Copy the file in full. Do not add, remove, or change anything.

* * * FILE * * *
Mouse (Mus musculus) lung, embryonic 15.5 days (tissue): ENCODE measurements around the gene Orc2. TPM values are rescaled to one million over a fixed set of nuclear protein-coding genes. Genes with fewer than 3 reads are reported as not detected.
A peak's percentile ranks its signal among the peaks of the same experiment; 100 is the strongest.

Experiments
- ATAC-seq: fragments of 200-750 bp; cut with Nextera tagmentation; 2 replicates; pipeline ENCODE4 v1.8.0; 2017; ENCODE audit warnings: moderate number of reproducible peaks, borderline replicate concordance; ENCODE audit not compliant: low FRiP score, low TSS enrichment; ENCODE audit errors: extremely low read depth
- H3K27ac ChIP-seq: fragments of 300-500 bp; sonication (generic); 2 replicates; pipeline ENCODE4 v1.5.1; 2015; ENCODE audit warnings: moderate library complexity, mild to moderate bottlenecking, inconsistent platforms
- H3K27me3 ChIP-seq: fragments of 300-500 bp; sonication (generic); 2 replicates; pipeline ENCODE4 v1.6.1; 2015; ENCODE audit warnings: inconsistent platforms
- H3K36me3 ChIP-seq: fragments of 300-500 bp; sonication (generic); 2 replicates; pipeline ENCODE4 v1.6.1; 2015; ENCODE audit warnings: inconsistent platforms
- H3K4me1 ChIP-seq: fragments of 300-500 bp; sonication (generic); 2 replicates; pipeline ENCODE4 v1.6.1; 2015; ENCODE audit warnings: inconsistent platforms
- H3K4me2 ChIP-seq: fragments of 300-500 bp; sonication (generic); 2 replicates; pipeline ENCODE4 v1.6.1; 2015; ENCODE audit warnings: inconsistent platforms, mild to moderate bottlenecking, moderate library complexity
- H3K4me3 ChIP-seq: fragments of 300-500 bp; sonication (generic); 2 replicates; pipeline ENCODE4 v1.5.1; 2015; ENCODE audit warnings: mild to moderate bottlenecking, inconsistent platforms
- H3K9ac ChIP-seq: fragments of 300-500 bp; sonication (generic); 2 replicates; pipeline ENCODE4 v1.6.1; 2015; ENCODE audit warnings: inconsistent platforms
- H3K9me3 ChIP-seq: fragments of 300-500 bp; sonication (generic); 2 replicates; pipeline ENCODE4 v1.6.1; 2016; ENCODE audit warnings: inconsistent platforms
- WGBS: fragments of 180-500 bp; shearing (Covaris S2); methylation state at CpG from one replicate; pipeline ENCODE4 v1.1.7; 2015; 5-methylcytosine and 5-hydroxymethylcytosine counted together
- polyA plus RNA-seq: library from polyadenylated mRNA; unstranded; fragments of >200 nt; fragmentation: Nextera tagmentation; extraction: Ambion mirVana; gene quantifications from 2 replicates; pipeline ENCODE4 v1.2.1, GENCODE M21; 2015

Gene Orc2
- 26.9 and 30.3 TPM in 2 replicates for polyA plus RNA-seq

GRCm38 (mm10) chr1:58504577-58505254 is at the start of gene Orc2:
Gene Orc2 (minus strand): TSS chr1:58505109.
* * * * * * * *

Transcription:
Mouse (Mus musculus) lung, embryonic 15.5 days (tissue): ENCODE measurements around the gene Orc2. TPM values are rescaled to one million over a fixed set of nuclear protein-coding genes. Genes with fewer than 3 reads are reported as not detected.
A peak's percentile ranks its signal among the peaks of the same experiment; 100 is the strongest.

Experiments
- ATAC-seq: fragments of 200-750 bp; cut with Nextera tagmentation; 2 replicates; pipeline ENCODE4 v1.8.0; 2017; ENCODE audit warnings: moderate number of reproducible peaks, borderline replicate concordance; ENCODE audit not compliant: low FRiP score, low TSS enrichment; ENCODE audit errors: extremely low read depth
- H3K27ac ChIP-seq: fragments of 300-500 bp; sonication (generic); 2 replicates; pipeline ENCODE4 v1.5.1; 2015; ENCODE audit warnings: moderate library complexity, mild to moderate bottlenecking, inconsistent platforms
- H3K27me3 ChIP-seq: fragments of 300-500 bp; sonication (generic); 2 replicates; pipeline ENCODE4 v1.6.1; 2015; ENCODE audit warnings: inconsistent platforms
- H3K36me3 ChIP-seq: fragments of 300-500 bp; sonication (generic); 2 replicates; pipeline ENCODE4 v1.6.1; 2015; ENCODE audit warnings: inconsistent platforms
- H3K4me1 ChIP-seq: fragments of 300-500 bp; sonication (generic); 2 replicates; pipeline ENCODE4 v1.6.1; 2015; ENCODE audit warnings: inconsistent platforms
- H3K4me2 ChIP-seq: fragments of 300-500 bp; sonication (generic); 2 replicates; pipeline ENCODE4 v1.6.1; 2015; ENCODE audit warnings: inconsistent platforms, mild to moderate bottlenecking, moderate library complexity
- H3K4me3 ChIP-seq: fragments of 300-500 bp; sonication (generic); 2 replicates; pipeline ENCODE4 v1.5.1; 2015; ENCODE audit warnings: mild to moderate bottlenecking, inconsistent platforms
- H3K9ac ChIP-seq: fragments of 300-500 bp; sonication (generic); 2 replicates; pipeline ENCODE4 v1.6.1; 2015; ENCODE audit warnings: inconsistent platforms
- H3K9me3 ChIP-seq: fragments of 300-500 bp; sonication (generic); 2 replicates; pipeline ENCODE4 v1.6.1; 2016; ENCODE audit warnings: inconsistent platforms
- WGBS: fragments of 180-500 bp; shearing (Covaris S2); methylation state at CpG from one replicate; pipeline ENCODE4 v1.1.7; 2015; 5-methylcytosine and 5-hydroxymethylcytosine counted together
- polyA plus RNA-seq: library from polyadenylated mRNA; unstranded; fragments of >200 nt; fragmentation: Nextera tagmentation; extraction: Ambion mirVana; gene quantifications from 2 replicates; pipeline ENCODE4 v1.2.1, GENCODE M21; 2015

Gene Orc2
- 26.9 and 30.3 TPM in 2 replicates for polyA plus RNA-seq

GRCm38 (mm10) chr1:58504577-58505254 is at the start of gene Orc2:
Gene Orc2 (minus strand): TSS chr1:58505109.